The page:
Whether you are a large or medium-sized organisation, paying workers via personal service companies or agencies, you will need to operate new off-payroll working procedures from 6 April 2020. The new rules will apply to partnerships, LLPs and larger charities, as well as limited companies. If you are classed as “small” under the Companies Act criteria, you will fall outside the new rules. Either way, from 6 April 2020, you will be required to determine whether or not your worker would be categorised as an employee of your organisation, if directly engaged. Your determination will need to be communicated to the agency supplying your worker, so that income tax and national insurance is deducted from any payments. With that in mind, you should use the Check Employment Status for Tax (CEST) software on the HMRC website to carry out that determination. You should also give a copy of your determination directly to your worker.
Off-Payroll Working : What If Your Worker Disagrees?
Where your worker disagrees with their employment status determination, they should contact you as the end user organisation straight away, setting out their grounds for their disagreement. You must then provide a response within 45 days of receiving the disagreement. During this time you (as the end user organisation) should continue to apply the rules in line with your original determination.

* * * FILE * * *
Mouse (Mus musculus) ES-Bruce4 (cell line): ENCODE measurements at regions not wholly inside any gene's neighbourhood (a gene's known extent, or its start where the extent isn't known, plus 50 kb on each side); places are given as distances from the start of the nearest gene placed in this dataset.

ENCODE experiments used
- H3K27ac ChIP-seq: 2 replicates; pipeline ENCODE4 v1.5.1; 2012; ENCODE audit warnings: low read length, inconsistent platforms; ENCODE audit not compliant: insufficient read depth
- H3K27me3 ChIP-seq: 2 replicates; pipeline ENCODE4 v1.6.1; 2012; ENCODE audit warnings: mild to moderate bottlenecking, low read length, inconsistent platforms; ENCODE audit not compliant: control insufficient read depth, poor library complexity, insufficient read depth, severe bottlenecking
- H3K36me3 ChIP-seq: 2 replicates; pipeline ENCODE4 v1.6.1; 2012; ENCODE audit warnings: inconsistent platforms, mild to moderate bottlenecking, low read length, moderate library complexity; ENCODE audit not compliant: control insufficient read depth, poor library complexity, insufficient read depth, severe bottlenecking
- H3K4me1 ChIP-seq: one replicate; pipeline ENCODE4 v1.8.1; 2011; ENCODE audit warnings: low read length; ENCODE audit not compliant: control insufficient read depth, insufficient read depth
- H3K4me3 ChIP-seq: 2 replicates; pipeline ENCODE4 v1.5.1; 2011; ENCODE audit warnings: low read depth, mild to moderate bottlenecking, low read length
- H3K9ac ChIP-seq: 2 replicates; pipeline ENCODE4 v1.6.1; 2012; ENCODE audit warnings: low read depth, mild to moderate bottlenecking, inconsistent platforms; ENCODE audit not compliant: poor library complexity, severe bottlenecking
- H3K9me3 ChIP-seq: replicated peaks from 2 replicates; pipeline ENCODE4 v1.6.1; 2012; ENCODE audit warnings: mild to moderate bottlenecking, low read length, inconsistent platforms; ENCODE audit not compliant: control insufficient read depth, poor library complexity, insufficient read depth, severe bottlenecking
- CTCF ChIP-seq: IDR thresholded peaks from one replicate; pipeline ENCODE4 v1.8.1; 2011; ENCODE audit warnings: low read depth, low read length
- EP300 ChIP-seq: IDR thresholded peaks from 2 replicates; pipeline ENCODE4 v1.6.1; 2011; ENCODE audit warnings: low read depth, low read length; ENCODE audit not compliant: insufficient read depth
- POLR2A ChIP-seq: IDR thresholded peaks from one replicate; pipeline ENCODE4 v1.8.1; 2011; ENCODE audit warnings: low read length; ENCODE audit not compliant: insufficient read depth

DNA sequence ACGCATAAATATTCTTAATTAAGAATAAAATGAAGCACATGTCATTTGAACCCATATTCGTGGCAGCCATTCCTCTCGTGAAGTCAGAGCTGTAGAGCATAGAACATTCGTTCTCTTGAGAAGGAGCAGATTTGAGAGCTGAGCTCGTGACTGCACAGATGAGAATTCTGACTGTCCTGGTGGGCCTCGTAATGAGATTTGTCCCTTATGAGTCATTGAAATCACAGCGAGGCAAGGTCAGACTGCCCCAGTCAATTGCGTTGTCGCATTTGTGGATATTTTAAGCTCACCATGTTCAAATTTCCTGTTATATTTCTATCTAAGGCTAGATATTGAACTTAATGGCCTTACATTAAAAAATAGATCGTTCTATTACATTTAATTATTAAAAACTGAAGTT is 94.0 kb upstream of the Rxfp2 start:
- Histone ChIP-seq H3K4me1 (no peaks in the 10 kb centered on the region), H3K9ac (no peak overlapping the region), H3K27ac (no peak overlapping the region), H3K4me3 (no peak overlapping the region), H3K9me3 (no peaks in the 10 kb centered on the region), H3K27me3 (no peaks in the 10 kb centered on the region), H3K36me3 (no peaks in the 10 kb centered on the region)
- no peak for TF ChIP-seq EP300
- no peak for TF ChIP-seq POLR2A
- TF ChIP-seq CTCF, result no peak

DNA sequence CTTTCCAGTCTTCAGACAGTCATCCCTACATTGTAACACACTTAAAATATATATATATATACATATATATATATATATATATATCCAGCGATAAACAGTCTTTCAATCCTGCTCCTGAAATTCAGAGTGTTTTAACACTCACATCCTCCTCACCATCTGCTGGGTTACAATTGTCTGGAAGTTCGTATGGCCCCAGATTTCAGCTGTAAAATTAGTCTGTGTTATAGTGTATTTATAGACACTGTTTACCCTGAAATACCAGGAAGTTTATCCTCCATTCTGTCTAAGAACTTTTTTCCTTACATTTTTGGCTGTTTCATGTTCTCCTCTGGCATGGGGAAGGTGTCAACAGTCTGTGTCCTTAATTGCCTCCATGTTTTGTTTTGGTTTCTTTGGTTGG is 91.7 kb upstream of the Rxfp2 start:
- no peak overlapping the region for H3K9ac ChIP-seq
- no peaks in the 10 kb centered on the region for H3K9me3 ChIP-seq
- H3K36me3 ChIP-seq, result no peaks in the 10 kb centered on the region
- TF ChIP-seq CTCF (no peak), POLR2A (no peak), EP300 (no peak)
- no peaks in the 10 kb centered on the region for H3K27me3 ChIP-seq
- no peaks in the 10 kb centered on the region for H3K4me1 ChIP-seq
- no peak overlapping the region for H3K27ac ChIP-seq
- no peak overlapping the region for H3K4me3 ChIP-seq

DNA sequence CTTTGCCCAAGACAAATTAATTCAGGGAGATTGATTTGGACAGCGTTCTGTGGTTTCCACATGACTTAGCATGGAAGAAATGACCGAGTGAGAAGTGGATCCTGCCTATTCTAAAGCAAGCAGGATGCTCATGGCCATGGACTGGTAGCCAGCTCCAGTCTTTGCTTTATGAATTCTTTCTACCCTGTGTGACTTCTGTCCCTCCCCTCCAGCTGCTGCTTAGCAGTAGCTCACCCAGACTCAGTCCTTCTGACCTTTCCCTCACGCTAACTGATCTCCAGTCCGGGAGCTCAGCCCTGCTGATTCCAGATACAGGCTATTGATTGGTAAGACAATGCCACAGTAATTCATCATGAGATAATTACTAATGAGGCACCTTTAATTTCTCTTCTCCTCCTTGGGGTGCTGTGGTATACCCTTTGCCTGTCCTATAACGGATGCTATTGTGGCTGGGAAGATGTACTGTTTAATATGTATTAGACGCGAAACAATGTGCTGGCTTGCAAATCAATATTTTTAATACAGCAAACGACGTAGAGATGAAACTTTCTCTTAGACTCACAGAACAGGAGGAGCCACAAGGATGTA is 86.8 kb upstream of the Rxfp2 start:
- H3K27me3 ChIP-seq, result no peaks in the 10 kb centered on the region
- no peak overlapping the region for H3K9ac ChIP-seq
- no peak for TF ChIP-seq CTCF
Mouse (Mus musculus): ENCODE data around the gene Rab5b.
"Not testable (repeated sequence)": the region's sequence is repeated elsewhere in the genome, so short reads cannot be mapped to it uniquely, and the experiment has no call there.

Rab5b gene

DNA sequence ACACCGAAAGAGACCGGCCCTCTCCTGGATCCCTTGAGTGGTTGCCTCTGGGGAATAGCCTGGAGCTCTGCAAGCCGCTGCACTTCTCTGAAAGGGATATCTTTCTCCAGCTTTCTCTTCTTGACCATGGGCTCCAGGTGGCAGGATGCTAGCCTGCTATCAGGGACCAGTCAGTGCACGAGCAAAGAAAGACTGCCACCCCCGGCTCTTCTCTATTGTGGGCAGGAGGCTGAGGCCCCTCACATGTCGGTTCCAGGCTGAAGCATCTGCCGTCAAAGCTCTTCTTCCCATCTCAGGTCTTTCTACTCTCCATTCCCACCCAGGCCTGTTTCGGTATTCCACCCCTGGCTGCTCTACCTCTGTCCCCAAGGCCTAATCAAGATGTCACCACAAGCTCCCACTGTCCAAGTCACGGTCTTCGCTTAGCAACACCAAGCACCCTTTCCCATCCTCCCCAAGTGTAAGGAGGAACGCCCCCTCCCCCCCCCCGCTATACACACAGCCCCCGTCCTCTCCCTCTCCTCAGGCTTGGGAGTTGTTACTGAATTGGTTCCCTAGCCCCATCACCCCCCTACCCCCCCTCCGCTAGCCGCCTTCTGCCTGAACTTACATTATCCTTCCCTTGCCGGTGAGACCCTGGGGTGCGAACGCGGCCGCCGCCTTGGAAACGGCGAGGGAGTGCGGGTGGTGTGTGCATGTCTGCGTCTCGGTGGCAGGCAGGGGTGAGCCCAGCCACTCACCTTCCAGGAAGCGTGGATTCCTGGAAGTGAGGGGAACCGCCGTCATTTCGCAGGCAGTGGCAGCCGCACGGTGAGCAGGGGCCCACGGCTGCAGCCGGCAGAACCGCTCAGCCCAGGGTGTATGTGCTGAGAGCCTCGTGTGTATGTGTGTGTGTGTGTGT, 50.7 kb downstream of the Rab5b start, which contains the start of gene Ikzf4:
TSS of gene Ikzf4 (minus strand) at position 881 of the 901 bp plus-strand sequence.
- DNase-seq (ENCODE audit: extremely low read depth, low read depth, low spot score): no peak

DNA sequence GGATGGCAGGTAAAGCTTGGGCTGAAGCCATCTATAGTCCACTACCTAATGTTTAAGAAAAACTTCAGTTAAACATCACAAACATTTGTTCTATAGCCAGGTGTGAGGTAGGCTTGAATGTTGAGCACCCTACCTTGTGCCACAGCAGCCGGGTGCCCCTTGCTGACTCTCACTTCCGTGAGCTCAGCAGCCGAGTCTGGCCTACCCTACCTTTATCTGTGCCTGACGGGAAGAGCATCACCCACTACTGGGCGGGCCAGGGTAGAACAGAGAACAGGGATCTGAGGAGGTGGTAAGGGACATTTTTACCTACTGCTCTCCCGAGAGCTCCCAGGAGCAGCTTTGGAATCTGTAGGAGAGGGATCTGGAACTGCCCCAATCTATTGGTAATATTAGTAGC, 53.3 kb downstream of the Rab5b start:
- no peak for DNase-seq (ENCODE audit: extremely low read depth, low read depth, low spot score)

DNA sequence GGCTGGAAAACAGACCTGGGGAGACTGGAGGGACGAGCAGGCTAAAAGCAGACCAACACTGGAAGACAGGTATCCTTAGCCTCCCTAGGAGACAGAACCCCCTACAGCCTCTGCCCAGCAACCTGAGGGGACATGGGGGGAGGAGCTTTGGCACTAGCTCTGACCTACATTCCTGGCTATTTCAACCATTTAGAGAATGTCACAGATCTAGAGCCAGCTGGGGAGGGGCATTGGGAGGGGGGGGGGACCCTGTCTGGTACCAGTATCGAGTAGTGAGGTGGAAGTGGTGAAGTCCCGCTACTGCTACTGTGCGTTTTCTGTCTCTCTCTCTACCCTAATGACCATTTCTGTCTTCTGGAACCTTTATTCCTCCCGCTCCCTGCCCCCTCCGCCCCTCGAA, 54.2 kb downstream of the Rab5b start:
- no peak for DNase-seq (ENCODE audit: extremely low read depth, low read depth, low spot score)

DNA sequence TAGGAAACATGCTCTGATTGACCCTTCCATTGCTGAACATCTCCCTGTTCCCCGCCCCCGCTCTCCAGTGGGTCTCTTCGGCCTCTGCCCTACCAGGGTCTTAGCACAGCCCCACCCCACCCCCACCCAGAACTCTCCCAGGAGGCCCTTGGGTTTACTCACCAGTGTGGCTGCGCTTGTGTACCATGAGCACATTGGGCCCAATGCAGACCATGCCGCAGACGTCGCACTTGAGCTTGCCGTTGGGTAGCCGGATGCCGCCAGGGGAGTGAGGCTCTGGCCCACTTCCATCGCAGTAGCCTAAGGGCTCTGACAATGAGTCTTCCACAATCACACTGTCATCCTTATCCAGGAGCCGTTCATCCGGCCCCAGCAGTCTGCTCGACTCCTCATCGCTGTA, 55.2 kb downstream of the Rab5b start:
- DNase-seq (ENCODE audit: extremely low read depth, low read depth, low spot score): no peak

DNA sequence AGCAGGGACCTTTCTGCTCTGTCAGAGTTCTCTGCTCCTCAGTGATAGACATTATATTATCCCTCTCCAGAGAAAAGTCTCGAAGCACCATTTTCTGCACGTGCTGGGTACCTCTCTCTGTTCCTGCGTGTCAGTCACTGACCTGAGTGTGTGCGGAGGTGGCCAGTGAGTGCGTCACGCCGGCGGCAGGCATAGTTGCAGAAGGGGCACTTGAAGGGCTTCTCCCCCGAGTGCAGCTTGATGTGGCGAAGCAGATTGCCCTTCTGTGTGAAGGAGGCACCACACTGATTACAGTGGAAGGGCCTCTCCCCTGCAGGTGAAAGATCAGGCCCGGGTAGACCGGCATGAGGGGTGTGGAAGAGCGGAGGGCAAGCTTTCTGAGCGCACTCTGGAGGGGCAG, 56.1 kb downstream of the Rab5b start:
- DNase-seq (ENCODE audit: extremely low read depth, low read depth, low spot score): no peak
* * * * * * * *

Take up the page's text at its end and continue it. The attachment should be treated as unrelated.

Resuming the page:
Radio Presenter Wins IR 35 Personal Service Company Case in Off-Payroll Working Issue
The extension of the “off-payroll” working rules to the private sector, mentioned above is planned for April 2020. But in the meantime, tax tribunal decisions are still being decided against HMRC. In a recent case involving a radio presenter working for TalkSport, it was decided that the presenter would not have been an employee, if directly engaged. A key factor, was that the level of control over the presenter, fell far below the sufficient degree required to demonstrate a contract of service. The accountancy bodies have been lobbying the government to take the judges’decision in this, and the recent case involving Lorraine Kelly, into consideration, when they update their CEST software, used to determine employment status.